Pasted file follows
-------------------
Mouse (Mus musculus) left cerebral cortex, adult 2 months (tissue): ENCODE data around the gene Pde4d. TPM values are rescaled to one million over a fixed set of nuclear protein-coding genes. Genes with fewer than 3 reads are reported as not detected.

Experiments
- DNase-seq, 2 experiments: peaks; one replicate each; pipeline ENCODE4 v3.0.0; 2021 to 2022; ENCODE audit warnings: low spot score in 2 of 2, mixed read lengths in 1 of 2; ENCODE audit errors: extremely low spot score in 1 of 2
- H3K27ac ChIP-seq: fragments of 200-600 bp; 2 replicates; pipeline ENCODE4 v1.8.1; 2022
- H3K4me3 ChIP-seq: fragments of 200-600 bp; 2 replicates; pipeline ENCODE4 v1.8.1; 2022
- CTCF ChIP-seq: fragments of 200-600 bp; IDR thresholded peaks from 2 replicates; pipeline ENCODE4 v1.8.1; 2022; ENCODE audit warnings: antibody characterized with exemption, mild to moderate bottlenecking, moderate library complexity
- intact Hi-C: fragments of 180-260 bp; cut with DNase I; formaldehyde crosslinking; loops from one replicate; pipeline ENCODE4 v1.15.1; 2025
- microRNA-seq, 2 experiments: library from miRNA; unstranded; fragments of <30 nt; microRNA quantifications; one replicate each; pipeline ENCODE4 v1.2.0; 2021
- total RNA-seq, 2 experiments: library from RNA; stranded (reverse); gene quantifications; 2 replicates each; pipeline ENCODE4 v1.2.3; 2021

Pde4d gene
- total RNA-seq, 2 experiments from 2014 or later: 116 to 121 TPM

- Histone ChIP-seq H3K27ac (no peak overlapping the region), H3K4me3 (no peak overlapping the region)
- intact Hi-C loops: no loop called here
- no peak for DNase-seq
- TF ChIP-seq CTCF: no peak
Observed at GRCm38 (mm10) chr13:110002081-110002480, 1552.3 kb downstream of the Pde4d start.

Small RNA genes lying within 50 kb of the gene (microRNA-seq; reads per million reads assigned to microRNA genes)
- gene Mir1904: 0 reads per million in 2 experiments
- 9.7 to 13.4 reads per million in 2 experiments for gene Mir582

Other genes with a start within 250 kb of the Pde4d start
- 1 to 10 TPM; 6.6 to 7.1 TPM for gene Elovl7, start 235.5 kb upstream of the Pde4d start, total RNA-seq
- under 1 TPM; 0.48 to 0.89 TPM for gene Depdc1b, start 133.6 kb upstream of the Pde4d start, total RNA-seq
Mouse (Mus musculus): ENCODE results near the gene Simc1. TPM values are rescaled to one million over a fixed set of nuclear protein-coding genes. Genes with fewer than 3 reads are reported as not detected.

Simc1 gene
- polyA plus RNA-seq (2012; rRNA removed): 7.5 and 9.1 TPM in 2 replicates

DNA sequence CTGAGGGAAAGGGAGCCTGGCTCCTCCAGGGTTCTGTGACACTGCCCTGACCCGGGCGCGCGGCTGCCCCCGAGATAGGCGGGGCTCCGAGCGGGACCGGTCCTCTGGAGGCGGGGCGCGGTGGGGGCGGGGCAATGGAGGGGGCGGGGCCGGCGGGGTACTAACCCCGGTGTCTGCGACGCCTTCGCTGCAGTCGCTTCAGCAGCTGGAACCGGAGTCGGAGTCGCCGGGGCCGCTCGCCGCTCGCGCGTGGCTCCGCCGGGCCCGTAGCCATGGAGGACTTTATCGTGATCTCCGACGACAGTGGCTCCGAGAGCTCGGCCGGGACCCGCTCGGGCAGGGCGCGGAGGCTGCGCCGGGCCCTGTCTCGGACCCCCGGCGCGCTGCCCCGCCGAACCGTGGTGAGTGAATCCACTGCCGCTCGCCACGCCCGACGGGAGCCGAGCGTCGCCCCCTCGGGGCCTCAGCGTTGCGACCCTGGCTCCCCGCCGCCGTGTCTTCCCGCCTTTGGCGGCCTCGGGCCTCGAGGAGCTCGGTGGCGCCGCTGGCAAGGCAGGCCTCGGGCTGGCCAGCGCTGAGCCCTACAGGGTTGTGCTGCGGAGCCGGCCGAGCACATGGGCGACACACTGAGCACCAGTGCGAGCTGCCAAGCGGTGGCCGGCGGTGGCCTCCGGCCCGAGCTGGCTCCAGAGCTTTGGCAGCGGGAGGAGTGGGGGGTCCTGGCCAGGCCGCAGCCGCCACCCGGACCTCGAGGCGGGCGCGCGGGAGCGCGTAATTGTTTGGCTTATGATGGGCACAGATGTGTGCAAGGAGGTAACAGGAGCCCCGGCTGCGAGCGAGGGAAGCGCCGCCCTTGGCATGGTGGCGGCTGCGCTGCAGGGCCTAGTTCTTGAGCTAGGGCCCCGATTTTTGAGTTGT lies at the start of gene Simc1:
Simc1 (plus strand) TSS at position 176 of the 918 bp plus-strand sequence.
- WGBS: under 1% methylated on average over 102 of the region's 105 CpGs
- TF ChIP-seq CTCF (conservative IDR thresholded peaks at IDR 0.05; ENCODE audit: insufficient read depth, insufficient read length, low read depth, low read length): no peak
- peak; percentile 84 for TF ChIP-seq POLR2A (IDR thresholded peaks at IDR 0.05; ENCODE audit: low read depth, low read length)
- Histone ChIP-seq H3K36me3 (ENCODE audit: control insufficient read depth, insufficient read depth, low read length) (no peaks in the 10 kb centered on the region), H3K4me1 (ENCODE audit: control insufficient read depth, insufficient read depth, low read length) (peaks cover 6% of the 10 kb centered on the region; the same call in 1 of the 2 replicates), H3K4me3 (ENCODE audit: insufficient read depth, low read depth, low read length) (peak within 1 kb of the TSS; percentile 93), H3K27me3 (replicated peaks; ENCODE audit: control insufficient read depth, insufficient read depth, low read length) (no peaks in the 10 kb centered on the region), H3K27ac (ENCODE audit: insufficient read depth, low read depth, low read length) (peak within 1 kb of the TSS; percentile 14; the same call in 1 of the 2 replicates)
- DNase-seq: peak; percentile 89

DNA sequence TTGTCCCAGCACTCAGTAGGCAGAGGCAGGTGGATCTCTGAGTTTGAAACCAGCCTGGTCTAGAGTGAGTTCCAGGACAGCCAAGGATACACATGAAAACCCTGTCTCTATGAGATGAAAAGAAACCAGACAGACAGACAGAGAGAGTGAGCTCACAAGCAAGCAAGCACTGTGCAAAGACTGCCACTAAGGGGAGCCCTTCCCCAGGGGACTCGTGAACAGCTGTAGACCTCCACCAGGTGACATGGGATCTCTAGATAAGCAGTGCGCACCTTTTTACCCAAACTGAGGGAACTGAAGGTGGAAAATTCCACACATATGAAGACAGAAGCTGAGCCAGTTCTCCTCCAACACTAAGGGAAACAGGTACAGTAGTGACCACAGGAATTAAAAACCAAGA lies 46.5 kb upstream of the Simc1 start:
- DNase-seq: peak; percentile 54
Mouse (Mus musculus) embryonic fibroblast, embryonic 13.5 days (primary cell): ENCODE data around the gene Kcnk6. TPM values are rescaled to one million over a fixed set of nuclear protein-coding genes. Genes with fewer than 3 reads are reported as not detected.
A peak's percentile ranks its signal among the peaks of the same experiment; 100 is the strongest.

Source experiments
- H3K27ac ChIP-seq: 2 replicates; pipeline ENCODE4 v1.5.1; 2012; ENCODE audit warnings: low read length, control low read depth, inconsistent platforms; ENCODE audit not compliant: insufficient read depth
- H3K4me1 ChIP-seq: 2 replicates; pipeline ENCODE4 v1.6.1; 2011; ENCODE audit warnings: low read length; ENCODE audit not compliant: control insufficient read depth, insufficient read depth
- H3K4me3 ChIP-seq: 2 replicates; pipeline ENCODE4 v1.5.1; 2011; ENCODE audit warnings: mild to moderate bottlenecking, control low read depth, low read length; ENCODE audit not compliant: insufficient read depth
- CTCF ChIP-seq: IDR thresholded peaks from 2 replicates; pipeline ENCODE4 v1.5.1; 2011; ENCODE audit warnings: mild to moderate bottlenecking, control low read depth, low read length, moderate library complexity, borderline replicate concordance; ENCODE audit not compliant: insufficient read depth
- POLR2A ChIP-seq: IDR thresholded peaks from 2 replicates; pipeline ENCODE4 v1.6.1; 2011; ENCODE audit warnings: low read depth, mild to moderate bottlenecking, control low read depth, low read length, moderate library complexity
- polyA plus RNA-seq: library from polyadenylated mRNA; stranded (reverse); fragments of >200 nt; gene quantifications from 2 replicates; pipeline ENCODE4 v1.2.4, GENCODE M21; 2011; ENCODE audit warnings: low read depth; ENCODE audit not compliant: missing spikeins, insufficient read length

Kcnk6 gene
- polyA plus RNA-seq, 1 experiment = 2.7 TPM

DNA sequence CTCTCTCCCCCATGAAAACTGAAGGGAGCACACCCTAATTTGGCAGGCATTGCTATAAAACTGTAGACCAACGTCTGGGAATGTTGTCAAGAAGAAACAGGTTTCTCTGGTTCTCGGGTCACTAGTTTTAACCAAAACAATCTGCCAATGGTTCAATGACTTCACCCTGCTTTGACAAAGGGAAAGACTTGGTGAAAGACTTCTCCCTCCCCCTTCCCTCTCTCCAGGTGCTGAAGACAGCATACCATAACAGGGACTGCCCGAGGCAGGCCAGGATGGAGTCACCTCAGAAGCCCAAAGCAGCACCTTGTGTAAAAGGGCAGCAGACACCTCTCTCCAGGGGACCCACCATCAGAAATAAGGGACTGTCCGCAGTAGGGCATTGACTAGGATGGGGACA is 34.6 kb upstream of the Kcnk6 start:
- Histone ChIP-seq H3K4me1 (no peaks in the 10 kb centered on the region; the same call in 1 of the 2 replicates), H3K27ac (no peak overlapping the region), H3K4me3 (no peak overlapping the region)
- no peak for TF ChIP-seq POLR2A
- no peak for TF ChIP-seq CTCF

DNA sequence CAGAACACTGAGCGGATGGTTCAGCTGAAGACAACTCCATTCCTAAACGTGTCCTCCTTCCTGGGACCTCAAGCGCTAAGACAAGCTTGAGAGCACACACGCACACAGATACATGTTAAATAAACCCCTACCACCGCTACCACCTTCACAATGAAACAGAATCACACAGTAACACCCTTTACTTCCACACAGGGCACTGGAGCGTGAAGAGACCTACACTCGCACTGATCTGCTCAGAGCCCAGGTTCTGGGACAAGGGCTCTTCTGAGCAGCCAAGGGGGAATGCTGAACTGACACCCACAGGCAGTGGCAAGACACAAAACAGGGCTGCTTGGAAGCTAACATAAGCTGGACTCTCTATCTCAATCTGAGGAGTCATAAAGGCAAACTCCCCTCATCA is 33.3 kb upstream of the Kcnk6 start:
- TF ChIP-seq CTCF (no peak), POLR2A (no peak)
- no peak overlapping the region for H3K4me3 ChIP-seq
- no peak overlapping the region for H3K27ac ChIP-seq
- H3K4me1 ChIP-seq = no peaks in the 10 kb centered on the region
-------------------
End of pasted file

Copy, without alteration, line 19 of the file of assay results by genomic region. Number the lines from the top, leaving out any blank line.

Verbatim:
- 9.7 to 13.4 reads per million in 2 experiments for gene Mir582